This post focuses on four additional components of an emergency readiness and response plan that build off of the three foundational elements discussed in our previous post. But before you can complete an effective plan for responding to emergencies, important emergency prevention steps must be taken. Learn more about the 3 Steps to Successful Emergency Prevention and the foundation for effective Emergency Readiness and Response Planning before reading on.
Having an emergency preparedness app is a great alternative to EHS Software. The ReadyKey platform makes it easy to customize your Ready App to support emergency prevention and response or other EHS compliance practices.
The Foundation of Emergency Readiness and Response Plans
These four basic components of Emergency Readiness and Response Plans often build off of the foundational elements we discussed in the second article in this series.
- Create Potential Emergency Scenarios + Plans
- Develop Evacuation + Emergency Response Drills
- Establish First Responder Communication + Coordination
- Streamline Documentation + Recordkeeping
Create Potential Emergency Scenarios + Plans
In the first blog post, we discussed the importance of systematically identifying specific risks pertinent to the facility’s operations. These risks can be broadly categorized as relating to:
- Hazardous material releases
- Medical and/or safety incidents
- Natural disasters
- Workplace threats
- Risks not listed above
We now use these specific risks – as mitigated by the previous risk prevention work – to develop specific emergency scenarios and planned defensive responses.
For example, under the Natural Disaster category, a facility may find that it needs to develop emergency response plans to address the possibility of severe weather scenarios like windstorms, snowstorms, or flooding, or even less predictable emergency scenarios such as earthquakes and tsunamis.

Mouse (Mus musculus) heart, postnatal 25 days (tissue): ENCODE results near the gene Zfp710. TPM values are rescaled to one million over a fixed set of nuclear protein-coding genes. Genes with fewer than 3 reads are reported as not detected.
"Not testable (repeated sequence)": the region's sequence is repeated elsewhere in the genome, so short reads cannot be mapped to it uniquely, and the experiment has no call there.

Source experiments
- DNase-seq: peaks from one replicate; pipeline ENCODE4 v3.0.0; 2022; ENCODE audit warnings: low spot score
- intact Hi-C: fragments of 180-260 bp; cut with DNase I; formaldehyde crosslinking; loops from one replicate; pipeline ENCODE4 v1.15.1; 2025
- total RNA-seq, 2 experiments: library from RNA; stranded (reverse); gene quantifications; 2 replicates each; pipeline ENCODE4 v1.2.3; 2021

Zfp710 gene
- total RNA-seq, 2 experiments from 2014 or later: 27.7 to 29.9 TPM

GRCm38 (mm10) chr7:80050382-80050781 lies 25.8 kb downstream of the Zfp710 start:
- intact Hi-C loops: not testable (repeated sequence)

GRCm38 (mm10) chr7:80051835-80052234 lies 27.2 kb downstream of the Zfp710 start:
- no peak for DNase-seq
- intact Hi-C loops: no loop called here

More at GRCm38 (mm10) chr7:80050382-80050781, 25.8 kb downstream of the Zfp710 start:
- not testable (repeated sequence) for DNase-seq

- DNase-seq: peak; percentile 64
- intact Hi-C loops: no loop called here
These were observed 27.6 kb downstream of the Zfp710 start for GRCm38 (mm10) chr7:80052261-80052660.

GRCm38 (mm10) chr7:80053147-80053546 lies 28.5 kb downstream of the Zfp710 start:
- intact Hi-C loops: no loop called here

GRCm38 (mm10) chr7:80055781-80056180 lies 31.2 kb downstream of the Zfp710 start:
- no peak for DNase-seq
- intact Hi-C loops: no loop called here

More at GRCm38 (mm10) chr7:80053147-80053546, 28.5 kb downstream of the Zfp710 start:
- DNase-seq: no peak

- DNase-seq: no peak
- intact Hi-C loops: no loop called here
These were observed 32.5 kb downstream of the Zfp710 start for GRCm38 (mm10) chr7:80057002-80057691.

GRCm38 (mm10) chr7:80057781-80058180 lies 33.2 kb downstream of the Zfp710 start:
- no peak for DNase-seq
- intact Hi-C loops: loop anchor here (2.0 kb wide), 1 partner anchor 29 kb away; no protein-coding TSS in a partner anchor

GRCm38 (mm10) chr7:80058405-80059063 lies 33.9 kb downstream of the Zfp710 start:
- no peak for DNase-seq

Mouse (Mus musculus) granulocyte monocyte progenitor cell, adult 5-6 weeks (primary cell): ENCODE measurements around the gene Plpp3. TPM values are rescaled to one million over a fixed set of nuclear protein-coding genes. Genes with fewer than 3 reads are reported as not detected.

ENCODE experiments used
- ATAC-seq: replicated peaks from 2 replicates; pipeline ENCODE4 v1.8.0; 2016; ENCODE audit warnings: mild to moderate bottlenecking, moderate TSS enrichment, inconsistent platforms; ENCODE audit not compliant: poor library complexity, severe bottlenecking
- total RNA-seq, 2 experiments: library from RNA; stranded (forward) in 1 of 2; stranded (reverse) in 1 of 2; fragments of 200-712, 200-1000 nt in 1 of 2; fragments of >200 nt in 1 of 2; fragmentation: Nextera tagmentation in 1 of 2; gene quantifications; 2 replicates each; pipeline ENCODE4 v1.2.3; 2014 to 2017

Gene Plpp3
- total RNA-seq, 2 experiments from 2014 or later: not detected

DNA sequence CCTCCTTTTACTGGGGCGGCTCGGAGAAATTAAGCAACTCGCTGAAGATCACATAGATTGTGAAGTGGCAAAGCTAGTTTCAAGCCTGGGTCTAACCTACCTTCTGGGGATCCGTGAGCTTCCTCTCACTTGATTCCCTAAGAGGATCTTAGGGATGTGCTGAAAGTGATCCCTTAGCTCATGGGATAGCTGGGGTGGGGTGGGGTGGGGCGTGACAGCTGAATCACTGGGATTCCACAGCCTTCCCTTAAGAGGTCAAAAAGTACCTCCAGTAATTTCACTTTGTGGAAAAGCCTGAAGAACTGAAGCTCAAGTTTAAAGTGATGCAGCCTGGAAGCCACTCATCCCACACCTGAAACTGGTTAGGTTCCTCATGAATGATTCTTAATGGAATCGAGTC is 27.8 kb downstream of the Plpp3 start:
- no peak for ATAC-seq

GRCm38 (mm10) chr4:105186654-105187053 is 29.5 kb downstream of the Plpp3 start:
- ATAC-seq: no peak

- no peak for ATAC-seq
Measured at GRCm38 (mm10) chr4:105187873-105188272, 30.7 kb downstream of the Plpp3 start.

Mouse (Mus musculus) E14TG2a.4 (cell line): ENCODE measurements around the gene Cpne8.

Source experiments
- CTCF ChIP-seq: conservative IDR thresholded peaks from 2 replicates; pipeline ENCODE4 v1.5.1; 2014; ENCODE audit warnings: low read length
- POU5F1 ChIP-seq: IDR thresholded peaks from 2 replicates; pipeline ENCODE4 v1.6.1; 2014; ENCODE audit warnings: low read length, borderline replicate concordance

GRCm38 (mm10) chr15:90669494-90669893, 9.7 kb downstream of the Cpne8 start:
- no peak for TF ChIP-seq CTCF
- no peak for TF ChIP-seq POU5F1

While the scenarios and potential emergency impacts will vary, facilities may find it useful to use a standardized approach to organizing their planned responses. For example, it will be useful to consider and document the specific steps the facility will take to:
- Identify and report impending or actual natural disasters
- Establish facility Incident Command to manage the incident
- Make initial assessments of the impacts
- Request First Responder assistance as needed
- Take defensive actions to mitigate impacts
- Make required reports and notifications internally and externally
- Terminate the emergency response
Documenting and maintaining these planned responses with an emergency preparedness app will support and enhance the facility’s overall emergency response process by providing an easy-access information platform useful during actual response activities, training, and drills.
Develop Evacuation + Emergency Response Drills
Having an emergency readiness and response plan addressing specific emergency scenarios is one thing. Using the plan to reduce risks and successfully mitigate emergency situations requires pre-emergency employee and contractor communications, training, and drills.
To truly enable successful facility emergency response, it is critical that training and drills provide an opportunity for employees and contractors to gain a full understanding of all aspects of the facility’s emergency response program. This will include the facility’s defensive emergency response expectations, leadership roles, and accountabilities within the Incident Command System, potential facility emergencies and associated employee emergency response actions (e.g., evacuation to muster points), linkages with outside First Responder entities, and employee input or feedback pathways.